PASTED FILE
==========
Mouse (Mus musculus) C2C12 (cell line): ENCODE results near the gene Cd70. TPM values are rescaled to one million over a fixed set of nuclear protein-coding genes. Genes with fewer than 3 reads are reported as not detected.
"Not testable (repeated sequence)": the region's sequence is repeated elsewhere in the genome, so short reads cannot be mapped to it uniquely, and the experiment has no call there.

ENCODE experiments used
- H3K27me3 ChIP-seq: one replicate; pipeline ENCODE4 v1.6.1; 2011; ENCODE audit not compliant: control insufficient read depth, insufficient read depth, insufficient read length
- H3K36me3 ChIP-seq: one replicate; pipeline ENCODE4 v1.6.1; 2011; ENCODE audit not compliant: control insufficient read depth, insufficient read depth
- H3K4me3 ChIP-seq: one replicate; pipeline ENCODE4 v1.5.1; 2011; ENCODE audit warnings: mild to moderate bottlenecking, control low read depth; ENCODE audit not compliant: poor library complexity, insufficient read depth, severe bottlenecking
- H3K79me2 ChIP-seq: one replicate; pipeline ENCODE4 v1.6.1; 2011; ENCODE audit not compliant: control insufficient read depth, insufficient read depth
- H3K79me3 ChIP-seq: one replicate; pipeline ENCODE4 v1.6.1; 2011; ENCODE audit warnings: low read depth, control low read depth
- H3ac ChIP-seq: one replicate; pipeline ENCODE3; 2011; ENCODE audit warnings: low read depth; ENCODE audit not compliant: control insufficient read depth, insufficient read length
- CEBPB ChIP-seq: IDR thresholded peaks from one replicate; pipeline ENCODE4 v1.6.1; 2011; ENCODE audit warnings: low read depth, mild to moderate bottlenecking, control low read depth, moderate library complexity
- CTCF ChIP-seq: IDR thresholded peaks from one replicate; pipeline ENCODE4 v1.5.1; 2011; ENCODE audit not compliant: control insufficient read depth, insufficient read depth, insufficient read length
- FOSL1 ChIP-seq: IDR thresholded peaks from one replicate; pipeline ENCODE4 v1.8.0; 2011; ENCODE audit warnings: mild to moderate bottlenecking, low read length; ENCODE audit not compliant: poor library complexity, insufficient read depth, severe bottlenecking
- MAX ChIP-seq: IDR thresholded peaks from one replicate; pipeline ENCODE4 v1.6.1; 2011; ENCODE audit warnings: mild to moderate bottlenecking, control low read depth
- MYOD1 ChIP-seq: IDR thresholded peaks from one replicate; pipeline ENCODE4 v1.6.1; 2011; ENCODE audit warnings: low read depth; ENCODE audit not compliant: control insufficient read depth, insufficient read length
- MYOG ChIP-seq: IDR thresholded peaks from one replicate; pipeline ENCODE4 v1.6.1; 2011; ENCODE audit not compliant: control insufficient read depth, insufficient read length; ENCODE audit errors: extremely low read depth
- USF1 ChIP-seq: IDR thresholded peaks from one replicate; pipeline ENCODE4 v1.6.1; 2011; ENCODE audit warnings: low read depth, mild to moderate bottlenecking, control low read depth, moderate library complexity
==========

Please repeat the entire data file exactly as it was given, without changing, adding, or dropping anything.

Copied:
Mouse (Mus musculus) C2C12 (cell line): ENCODE results near the gene Cd70. TPM values are rescaled to one million over a fixed set of nuclear protein-coding genes. Genes with fewer than 3 reads are reported as not detected.
"Not testable (repeated sequence)": the region's sequence is repeated elsewhere in the genome, so short reads cannot be mapped to it uniquely, and the experiment has no call there.

ENCODE experiments used
- H3K27me3 ChIP-seq: one replicate; pipeline ENCODE4 v1.6.1; 2011; ENCODE audit not compliant: control insufficient read depth, insufficient read depth, insufficient read length
- H3K36me3 ChIP-seq: one replicate; pipeline ENCODE4 v1.6.1; 2011; ENCODE audit not compliant: control insufficient read depth, insufficient read depth
- H3K4me3 ChIP-seq: one replicate; pipeline ENCODE4 v1.5.1; 2011; ENCODE audit warnings: mild to moderate bottlenecking, control low read depth; ENCODE audit not compliant: poor library complexity, insufficient read depth, severe bottlenecking
- H3K79me2 ChIP-seq: one replicate; pipeline ENCODE4 v1.6.1; 2011; ENCODE audit not compliant: control insufficient read depth, insufficient read depth
- H3K79me3 ChIP-seq: one replicate; pipeline ENCODE4 v1.6.1; 2011; ENCODE audit warnings: low read depth, control low read depth
- H3ac ChIP-seq: one replicate; pipeline ENCODE3; 2011; ENCODE audit warnings: low read depth; ENCODE audit not compliant: control insufficient read depth, insufficient read length
- CEBPB ChIP-seq: IDR thresholded peaks from one replicate; pipeline ENCODE4 v1.6.1; 2011; ENCODE audit warnings: low read depth, mild to moderate bottlenecking, control low read depth, moderate library complexity
- CTCF ChIP-seq: IDR thresholded peaks from one replicate; pipeline ENCODE4 v1.5.1; 2011; ENCODE audit not compliant: control insufficient read depth, insufficient read depth, insufficient read length
- FOSL1 ChIP-seq: IDR thresholded peaks from one replicate; pipeline ENCODE4 v1.8.0; 2011; ENCODE audit warnings: mild to moderate bottlenecking, low read length; ENCODE audit not compliant: poor library complexity, insufficient read depth, severe bottlenecking
- MAX ChIP-seq: IDR thresholded peaks from one replicate; pipeline ENCODE4 v1.6.1; 2011; ENCODE audit warnings: mild to moderate bottlenecking, control low read depth
- MYOD1 ChIP-seq: IDR thresholded peaks from one replicate; pipeline ENCODE4 v1.6.1; 2011; ENCODE audit warnings: low read depth; ENCODE audit not compliant: control insufficient read depth, insufficient read length
- MYOG ChIP-seq: IDR thresholded peaks from one replicate; pipeline ENCODE4 v1.6.1; 2011; ENCODE audit not compliant: control insufficient read depth, insufficient read length; ENCODE audit errors: extremely low read depth
- USF1 ChIP-seq: IDR thresholded peaks from one replicate; pipeline ENCODE4 v1.6.1; 2011; ENCODE audit warnings: low read depth, mild to moderate bottlenecking, control low read depth, moderate library complexity